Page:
WASHINGTON, Nov. 18, 2015 /PRNewswire-USNewswire/ -- The United States Commission on Civil Rights joins the nation in mourning the passing of former EEOC Chairwoman Jacqueline Berrien, accomplished civil rights lawyer and champion of civil rights over a long and successful career.
Among her many accomplishments prior to chairing the EEOC, she served as the assistant counsel litigating voting rights and school desegregation cases at the NAACP Legal Defense Fund, as associate director-counsel of the Ford Foundation, and as a faculty member at Harvard Law School.
Chairwoman Berrien graduated from Oberlin College and Harvard Law School, and then clerked for a federal judge before joining the Lawyers' Committee for Civil Rights and the Women's Rights Project of the ACLU. At the EEOC, she increased investments in staffing, training and technology that increased productivity and substantially reduced backlogs of pending charges despite increased numbers of discrimination filings. During her tenure, the agency won the largest award to date under the Americans with Disabilities Act in EEOC v. Hill Country Farms. Also, under her leadership the EEOC issued important new guidance on the use of arrest and conviction records in employment decisions.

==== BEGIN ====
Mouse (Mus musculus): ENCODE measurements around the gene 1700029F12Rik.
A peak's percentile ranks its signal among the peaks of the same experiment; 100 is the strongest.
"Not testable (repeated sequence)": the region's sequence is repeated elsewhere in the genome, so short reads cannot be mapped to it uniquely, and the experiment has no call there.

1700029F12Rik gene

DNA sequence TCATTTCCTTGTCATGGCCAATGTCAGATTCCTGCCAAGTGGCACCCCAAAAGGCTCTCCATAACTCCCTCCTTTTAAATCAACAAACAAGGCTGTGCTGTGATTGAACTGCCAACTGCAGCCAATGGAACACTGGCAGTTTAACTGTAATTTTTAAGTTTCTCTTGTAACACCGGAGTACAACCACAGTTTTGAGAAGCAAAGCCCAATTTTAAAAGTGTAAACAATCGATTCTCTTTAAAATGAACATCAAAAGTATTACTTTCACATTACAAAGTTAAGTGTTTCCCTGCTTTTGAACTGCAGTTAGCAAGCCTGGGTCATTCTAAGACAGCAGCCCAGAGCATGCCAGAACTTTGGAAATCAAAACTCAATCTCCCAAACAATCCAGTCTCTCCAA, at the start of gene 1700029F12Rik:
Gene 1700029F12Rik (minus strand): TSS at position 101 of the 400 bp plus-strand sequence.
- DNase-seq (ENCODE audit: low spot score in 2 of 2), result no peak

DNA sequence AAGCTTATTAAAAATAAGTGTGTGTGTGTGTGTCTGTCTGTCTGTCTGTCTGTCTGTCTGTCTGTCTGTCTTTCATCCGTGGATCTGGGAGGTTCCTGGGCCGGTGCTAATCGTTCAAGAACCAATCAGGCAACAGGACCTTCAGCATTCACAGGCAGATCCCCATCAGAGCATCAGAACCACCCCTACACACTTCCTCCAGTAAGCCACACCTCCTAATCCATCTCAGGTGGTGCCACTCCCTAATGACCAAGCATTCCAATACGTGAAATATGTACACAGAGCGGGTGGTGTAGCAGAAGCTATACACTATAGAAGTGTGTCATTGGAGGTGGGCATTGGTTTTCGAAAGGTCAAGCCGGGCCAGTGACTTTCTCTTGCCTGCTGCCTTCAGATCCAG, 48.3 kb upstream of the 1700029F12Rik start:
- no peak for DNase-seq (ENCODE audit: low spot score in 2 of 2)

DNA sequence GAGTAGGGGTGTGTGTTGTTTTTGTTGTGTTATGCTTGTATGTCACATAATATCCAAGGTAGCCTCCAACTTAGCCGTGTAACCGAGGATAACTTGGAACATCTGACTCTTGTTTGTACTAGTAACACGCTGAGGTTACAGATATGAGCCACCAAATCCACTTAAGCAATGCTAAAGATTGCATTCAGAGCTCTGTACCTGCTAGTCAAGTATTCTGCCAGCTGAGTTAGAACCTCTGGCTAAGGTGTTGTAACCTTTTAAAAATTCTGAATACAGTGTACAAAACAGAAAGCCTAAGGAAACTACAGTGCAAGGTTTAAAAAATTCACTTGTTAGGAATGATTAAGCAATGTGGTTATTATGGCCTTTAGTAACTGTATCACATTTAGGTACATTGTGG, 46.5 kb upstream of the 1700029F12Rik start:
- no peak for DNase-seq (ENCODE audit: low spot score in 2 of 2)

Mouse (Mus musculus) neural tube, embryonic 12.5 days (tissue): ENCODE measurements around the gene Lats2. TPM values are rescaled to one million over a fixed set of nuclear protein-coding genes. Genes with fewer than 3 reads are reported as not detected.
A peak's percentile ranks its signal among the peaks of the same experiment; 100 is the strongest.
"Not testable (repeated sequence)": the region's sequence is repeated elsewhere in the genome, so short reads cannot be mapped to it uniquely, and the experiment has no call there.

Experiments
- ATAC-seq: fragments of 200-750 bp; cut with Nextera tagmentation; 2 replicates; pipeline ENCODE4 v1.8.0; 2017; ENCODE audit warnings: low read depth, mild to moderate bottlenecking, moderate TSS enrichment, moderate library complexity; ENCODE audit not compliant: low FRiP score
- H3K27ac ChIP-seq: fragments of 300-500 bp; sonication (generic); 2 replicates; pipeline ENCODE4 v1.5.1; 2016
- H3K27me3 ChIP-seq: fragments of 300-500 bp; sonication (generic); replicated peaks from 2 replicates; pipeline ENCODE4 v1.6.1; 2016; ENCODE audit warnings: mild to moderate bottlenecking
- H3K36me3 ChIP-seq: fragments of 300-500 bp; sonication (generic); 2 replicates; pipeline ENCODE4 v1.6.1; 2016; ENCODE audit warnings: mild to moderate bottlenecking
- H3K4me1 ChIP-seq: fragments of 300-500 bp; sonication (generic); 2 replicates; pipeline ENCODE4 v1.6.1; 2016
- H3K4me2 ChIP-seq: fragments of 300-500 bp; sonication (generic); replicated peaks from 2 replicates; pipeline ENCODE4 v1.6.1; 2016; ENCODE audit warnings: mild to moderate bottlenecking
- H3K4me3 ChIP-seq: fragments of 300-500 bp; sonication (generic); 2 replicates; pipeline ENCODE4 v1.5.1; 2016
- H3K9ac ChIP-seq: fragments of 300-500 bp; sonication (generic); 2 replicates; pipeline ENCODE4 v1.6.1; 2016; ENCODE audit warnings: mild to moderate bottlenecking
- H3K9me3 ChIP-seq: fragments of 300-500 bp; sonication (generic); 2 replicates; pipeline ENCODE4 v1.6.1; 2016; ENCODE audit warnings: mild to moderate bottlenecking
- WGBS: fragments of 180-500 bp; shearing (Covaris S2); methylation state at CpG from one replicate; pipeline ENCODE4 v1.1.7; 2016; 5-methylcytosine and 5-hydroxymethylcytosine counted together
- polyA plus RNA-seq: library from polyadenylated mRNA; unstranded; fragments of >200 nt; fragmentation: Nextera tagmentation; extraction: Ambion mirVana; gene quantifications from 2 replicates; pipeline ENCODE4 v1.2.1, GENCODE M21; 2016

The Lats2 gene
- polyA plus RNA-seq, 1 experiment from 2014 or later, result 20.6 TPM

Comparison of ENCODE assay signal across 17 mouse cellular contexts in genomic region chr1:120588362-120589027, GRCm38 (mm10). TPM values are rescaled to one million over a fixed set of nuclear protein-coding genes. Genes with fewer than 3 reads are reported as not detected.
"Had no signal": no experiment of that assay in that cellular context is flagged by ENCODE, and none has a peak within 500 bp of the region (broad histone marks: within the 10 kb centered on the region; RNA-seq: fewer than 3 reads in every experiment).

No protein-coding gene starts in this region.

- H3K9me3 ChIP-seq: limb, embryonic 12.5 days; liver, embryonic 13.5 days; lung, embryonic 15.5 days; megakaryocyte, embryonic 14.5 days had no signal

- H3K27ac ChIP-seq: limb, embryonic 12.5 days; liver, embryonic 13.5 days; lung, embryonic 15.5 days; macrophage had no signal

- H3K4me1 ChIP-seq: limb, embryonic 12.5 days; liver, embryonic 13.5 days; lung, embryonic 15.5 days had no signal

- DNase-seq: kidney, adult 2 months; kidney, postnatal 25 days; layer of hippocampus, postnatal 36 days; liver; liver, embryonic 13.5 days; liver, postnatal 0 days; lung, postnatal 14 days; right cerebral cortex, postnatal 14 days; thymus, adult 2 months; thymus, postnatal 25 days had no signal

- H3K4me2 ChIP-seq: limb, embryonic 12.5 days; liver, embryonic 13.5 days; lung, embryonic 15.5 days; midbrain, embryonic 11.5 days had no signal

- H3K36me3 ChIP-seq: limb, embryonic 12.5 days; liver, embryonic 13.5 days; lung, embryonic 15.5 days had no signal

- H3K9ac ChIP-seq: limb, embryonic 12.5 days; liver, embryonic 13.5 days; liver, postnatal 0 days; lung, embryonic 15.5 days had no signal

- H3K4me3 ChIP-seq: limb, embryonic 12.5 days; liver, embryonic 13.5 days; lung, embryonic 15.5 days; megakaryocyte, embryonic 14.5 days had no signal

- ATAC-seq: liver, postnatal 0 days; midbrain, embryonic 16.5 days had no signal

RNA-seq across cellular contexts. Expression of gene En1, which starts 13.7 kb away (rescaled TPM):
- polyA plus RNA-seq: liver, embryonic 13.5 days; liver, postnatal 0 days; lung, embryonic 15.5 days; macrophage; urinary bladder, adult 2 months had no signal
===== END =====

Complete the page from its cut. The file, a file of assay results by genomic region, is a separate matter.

Martin R. Castro, Chairman of the U.S. Commission on Civil Rights, stated, "The nation has lost a tremendous public servant, and the civil rights community has lost a leader. Chair Berrien's was a life well led, not only for herself, but also for her nation. She leaves a great legacy for the rest of us to follow."
The U.S. Commission on Civil Rights is an independent, bipartisan agency charged with advising the President and Congress on civil rights matters and issuing a federal civil rights enforcement report. For information about Commission's reports and meetings, visit http://www.usccr.gov.
Media Contact: Lenore Ostrowsky
SOURCE U.S. Commission on Civil Rights